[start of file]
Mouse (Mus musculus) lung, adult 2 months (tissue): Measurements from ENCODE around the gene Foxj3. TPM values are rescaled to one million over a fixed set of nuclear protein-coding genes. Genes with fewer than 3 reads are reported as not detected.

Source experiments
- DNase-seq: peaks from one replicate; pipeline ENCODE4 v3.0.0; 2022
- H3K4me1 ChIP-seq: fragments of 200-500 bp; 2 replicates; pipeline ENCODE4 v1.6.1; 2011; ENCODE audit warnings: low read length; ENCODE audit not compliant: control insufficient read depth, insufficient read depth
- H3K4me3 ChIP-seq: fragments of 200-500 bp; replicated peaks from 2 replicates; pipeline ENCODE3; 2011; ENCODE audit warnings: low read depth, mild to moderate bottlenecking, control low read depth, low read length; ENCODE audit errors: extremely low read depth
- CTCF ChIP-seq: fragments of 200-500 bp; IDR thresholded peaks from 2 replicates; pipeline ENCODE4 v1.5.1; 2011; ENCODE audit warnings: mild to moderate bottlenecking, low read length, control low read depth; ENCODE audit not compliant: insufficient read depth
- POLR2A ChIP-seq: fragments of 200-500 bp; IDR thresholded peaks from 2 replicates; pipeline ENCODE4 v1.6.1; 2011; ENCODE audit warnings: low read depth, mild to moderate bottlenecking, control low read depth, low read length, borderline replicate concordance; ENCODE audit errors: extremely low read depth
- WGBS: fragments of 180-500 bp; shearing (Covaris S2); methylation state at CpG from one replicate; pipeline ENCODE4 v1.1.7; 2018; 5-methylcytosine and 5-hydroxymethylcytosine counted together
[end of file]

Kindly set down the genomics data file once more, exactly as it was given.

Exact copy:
Mouse (Mus musculus) lung, adult 2 months (tissue): Measurements from ENCODE around the gene Foxj3. TPM values are rescaled to one million over a fixed set of nuclear protein-coding genes. Genes with fewer than 3 reads are reported as not detected.

Source experiments
- DNase-seq: peaks from one replicate; pipeline ENCODE4 v3.0.0; 2022
- H3K4me1 ChIP-seq: fragments of 200-500 bp; 2 replicates; pipeline ENCODE4 v1.6.1; 2011; ENCODE audit warnings: low read length; ENCODE audit not compliant: control insufficient read depth, insufficient read depth
- H3K4me3 ChIP-seq: fragments of 200-500 bp; replicated peaks from 2 replicates; pipeline ENCODE3; 2011; ENCODE audit warnings: low read depth, mild to moderate bottlenecking, control low read depth, low read length; ENCODE audit errors: extremely low read depth
- CTCF ChIP-seq: fragments of 200-500 bp; IDR thresholded peaks from 2 replicates; pipeline ENCODE4 v1.5.1; 2011; ENCODE audit warnings: mild to moderate bottlenecking, low read length, control low read depth; ENCODE audit not compliant: insufficient read depth
- POLR2A ChIP-seq: fragments of 200-500 bp; IDR thresholded peaks from 2 replicates; pipeline ENCODE4 v1.6.1; 2011; ENCODE audit warnings: low read depth, mild to moderate bottlenecking, control low read depth, low read length, borderline replicate concordance; ENCODE audit errors: extremely low read depth
- WGBS: fragments of 180-500 bp; shearing (Covaris S2); methylation state at CpG from one replicate; pipeline ENCODE4 v1.1.7; 2018; 5-methylcytosine and 5-hydroxymethylcytosine counted together